The coloring of eggs at Easter is one of the oldest seasonal traditions. Before Christianity early Romans, Egyptians and other ancient cultures dyed eggs to celebrate rite-of-spring festivals. Using plants like saffron and onion skins as coloring agents Greeks were able to achieve brilliant red colors in a tradition of dyeing that is still in use today. In fact everything you need to color Easter eggs is right in your kitchen pantry. Using natural dyes from spices, vegetables, fruits and beans you can color your eggs turning them into soft muted colors that look like a Renaissance painting. All without the use of synthetic colorants.
Dyeing Easter eggs with herbs is a very common tradition in Italy. Vegetables like Swiss chards, beet tops and spinaches create a beautiful green color. Ancient dyeing customs used wild roots and flowers, forest barks and tree stems with resulting colors that can be achieved with the following, more readily available, ingredients from your cupboard.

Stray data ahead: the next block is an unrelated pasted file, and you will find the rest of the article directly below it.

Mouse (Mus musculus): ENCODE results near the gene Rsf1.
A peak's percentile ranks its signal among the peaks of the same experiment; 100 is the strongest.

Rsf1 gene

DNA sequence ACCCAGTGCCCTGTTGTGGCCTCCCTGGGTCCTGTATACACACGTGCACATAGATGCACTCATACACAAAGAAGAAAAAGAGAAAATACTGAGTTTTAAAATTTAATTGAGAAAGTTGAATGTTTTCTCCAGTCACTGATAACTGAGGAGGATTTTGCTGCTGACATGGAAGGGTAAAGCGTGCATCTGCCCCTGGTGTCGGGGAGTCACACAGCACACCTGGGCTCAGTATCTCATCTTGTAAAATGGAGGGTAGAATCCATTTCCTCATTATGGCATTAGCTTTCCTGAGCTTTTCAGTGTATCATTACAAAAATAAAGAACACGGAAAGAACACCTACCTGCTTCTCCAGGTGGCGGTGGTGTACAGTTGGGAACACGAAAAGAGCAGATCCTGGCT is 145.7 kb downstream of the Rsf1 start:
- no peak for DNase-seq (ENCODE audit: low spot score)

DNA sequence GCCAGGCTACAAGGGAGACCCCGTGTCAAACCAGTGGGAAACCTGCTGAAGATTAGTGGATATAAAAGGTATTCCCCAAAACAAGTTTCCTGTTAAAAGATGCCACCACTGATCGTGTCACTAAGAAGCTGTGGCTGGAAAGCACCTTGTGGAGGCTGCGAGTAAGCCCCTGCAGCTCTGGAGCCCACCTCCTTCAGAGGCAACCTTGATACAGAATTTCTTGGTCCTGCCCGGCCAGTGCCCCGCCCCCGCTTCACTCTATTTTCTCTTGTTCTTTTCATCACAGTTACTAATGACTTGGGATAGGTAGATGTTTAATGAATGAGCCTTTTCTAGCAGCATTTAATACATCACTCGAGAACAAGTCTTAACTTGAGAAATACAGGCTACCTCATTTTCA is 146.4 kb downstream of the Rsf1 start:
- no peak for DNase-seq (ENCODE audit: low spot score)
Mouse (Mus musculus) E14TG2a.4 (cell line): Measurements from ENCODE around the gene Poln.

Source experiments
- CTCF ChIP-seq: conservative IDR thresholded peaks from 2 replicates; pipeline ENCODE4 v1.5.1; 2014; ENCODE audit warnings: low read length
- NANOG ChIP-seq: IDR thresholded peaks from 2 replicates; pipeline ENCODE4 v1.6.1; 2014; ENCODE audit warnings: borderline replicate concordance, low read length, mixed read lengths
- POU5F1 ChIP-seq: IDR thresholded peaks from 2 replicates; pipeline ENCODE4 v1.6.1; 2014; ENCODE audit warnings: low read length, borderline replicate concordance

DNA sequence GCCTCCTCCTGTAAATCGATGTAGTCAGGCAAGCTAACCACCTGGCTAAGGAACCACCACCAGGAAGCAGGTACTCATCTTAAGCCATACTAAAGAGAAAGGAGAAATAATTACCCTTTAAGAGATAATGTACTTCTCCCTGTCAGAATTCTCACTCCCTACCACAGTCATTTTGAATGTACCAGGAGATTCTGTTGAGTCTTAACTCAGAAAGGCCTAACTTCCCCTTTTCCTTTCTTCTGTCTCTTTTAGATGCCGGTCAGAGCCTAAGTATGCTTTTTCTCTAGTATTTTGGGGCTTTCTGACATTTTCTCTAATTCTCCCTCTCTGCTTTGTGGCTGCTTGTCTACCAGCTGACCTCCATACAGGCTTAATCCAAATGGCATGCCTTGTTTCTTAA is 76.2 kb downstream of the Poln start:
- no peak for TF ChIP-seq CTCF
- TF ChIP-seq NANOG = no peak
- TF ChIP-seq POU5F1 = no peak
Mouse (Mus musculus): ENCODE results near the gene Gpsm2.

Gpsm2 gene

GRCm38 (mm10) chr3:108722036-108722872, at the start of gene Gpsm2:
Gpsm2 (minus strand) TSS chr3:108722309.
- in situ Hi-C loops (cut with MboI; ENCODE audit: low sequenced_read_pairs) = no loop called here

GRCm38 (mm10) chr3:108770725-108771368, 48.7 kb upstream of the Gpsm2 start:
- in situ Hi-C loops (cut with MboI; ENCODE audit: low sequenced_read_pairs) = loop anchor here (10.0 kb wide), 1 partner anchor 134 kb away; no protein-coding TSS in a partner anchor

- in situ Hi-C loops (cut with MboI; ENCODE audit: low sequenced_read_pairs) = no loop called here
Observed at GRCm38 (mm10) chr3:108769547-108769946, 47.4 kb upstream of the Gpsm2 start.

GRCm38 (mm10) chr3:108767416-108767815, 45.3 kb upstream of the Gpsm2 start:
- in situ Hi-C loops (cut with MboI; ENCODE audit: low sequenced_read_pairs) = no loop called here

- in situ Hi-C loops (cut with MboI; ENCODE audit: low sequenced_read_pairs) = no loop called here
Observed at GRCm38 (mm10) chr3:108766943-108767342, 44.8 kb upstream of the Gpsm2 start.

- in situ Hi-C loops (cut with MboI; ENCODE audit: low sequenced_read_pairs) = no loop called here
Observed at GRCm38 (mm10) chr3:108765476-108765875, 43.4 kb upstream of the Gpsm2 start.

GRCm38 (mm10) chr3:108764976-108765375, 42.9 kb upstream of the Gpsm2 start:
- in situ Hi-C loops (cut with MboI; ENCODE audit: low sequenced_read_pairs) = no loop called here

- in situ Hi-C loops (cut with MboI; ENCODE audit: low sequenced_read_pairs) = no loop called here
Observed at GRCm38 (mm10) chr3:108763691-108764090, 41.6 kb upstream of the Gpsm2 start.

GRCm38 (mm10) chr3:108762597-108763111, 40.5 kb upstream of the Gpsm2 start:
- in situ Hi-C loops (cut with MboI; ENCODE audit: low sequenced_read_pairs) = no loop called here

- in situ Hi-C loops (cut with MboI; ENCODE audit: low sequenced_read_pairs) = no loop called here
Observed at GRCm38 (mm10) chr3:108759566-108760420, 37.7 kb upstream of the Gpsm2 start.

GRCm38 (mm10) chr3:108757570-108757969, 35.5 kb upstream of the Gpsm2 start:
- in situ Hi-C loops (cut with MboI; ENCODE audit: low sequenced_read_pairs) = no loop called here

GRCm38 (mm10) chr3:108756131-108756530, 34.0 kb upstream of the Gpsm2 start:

Preparation and Process
Select a natural dyeing agent and place the recommended amount in a pot. Add 1 quart of water and 2 tablespoons white vinegar per pot. Bring everything to the boil, then lower the heat. Allow to simmer for 30 minutes. Strain dye into a bowl, and let cool a bit. With a slotted spoon, carefully lower room temperature eggs into the bowl of strained dye and allow the eggs to set 20- 30 minutes until you reach the desired color intensity. For a glossy effect rub some olive oil on the eggshell using a small cloth.
Natural Dyeing Agents
1/2 cup paprika – peach color
5 T very strong coffee or 3 T of instant coffee – tan to brown color with a vintage sepia look
1 cup canned blueberries with syrup – blue color
1 T of ground turmeric and pinch of saffron threads- golden color
red wine, hibiscus tea, boiled red onion skins – violet blue
skins from 12 medium sized onions – yellow to orange color
1 medium beet into chunks – pink
1 cup of grape juice – lavender